will vs trust

Estate Planning

Will vs. Trust: What's the Difference?

Feb-27 2023

If you've been thinking about creating a trust or a will, you may be wondering which one is right for you. If you don’t know the answer, rest assured - you’re not alone. As a matter of fact, many people wonder about this when starting their estate plan. The truth is, it depends on your individual circumstances.

Wills vs. Trusts

You can plan for your estate with both a will and a trust but they each serve slightly different purposes. Let's take a closer look at how they work, their similarities, differences, and a quick reference for when you might use one vs. the other.

In general, a trust is used to manage assets during your lifetime, if you become incapacitated, and after your death, while a will is used to distribute your assets only after you pass away. If you know what you need, start your estate plan now. Otherwise, keep reading to learn more.

The Details

A will is a legal document that outlines how you would like your assets to be distributed after you pass away. It also includes instructions on how you would like to be cared for and who should take care of your children or pets. It can provide you with peace of mind knowing that your wishes will be respected and your family will be taken care of when you're gone. When creating a will, you assign an executor to carry out the terms and oversee the probate process, ensuring that your wishes are respected.

A trust, on the other hand, is a fiduciary arrangement that allows a third party to hold and direct the creator's assets in the trust fund. Trusts can provide peace of mind by protecting your assets and ensuring they are distributed according to your wishes. You can be more specific about the distribution of your assets including how, when, and to whom. This arrangement allows you to have greater control over your assets while also providing for your loved one's future.


Both a will and a trust are legal documents that outline how you want your estate to be managed. Both allow you to name a guardian for your minor children, make plans for your pets, manage your digital assets, and leave inheritances, and charitable donations. In addition, both a will and a trust allow you to make your final arrangements known so your loved ones don't have to make difficult decisions on your behalf. Both a will and a trust provide peace of mind by ensuring things go according to your plan and help to provide much-needed clarity to family members during a difficult time.


The main difference between a will and a trust is that a will goes through probate where the judge decides who gets what. When you use a trust, you actually - legally - transfer your assets into the trust which avoids probate because the trust is the owner, not the creator of the trust. With a trust the person nominated (trustee) can access the grantor's (creator of the trust) assets before their death, for example when they become incapacitated or unable to make their own decisions.

While a trust is more complex and involves more time and effort upfront, it does allow you to achieve multiple objectives that a will simply can’t. A trust can save money by avoiding probate which is a time-consuming and costly process of distributing your assets in front of a judge. Whether the efforts of setting up a trust make sense depends on your situation and how you weigh the benefits for your specific needs.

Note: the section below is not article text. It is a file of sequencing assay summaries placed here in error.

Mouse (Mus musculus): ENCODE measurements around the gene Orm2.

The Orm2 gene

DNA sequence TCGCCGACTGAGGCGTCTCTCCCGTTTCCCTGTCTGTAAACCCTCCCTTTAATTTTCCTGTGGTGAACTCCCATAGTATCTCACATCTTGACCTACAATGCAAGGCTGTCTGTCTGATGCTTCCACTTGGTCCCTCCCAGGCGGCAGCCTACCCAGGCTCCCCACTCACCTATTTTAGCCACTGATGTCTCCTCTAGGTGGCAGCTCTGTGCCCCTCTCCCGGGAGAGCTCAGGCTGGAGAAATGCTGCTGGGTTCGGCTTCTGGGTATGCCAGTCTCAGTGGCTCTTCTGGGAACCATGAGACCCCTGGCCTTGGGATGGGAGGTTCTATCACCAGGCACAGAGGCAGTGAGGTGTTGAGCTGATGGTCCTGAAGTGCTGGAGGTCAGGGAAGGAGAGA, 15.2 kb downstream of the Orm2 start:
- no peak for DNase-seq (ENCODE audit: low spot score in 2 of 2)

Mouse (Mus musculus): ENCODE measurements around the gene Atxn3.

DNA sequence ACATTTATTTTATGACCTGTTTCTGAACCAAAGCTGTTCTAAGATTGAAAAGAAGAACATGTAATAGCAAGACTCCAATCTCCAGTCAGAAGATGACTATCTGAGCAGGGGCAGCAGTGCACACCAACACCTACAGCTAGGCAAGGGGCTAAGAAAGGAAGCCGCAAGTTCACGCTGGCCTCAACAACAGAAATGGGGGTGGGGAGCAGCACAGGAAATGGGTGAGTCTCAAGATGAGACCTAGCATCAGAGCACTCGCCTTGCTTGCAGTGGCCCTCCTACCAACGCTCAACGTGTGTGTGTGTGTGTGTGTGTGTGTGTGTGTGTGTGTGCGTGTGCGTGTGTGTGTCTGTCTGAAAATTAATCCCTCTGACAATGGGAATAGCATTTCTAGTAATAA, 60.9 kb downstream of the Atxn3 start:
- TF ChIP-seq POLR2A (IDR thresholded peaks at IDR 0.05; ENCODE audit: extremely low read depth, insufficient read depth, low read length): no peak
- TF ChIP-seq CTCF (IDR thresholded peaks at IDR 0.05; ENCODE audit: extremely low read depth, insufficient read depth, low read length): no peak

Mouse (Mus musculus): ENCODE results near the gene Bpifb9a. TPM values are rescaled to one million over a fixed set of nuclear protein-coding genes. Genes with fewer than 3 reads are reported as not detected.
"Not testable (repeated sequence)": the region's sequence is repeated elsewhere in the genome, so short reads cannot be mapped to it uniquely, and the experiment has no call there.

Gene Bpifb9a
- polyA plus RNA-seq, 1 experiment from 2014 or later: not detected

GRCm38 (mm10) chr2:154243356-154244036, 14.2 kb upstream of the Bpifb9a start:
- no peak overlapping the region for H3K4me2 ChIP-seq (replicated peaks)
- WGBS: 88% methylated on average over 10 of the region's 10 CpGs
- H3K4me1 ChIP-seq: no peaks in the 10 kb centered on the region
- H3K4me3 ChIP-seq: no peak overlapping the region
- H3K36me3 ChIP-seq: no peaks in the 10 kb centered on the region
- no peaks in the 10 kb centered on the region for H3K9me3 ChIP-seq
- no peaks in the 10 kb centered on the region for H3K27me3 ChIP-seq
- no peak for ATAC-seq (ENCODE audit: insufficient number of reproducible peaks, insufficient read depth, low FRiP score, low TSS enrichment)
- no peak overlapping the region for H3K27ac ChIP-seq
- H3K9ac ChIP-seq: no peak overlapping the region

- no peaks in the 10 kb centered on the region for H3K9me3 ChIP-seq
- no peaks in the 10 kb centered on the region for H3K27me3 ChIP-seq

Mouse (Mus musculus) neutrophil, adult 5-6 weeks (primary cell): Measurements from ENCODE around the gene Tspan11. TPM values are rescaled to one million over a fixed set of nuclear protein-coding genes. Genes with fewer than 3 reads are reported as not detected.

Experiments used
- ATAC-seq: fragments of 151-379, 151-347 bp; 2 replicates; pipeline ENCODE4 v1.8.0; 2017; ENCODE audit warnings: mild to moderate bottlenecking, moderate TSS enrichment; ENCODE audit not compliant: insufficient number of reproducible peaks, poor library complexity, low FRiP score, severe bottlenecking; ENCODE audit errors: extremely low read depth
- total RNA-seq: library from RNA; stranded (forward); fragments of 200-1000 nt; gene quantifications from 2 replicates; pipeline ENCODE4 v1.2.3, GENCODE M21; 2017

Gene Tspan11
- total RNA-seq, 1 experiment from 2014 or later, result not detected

A will is a simple way of making decisions regarding your assets, but it does have it's limitations. Because it is a single document that becomes effective once the creator is deceased, it’s more likely to end up in probate court. This can take months to years and often delays the distribution of finances and assets and can be quite costly.

A will allows you to:
  • State all your assets and liabilities.

  • Designate who will receive your assets.

  • Express wishes regarding donations.

  • Name a guardian for your children that are under the age of 18.

  • Name a guardian or shelter for your pets.

  • Design final arrangements like a funeral, medical, and health care directive.

  • Pick an executor to carry out the terms of your will.

A trust allows you to:
  • All of the above plus:

  • Leave very specific instructions about who gets when, and when.

  • Plan for the possibility of your own incapacity.

  • Prevent your financial affairs from being made public by avoiding probate for the assets that are added to the trust.

In short, the main difference between a will and a trust is that a will goes through probate, while a trust does not and a trust allows greater control over your belongings. Because a trust requires the legal transfer of your assets into the trust fund, there is some additional work on the front end and it's ultimately your decision on which feels right for your particular circumstances.

The GoodTrust Difference

Making an estate plan should be everyone’s priority. Whether you create a will, or a trust it's never too early to start. At GoodTrust we make it simple - we believe that everyone should have access to all the tools needed to protect what matters which is why we have just one smart plan that includes both a will and the trust so you have the flexibility to update your plan as life changes. Additionally, our one plan can be used for each adult family member at no additional cost. Get started today and protect the future of yourself and your loved ones.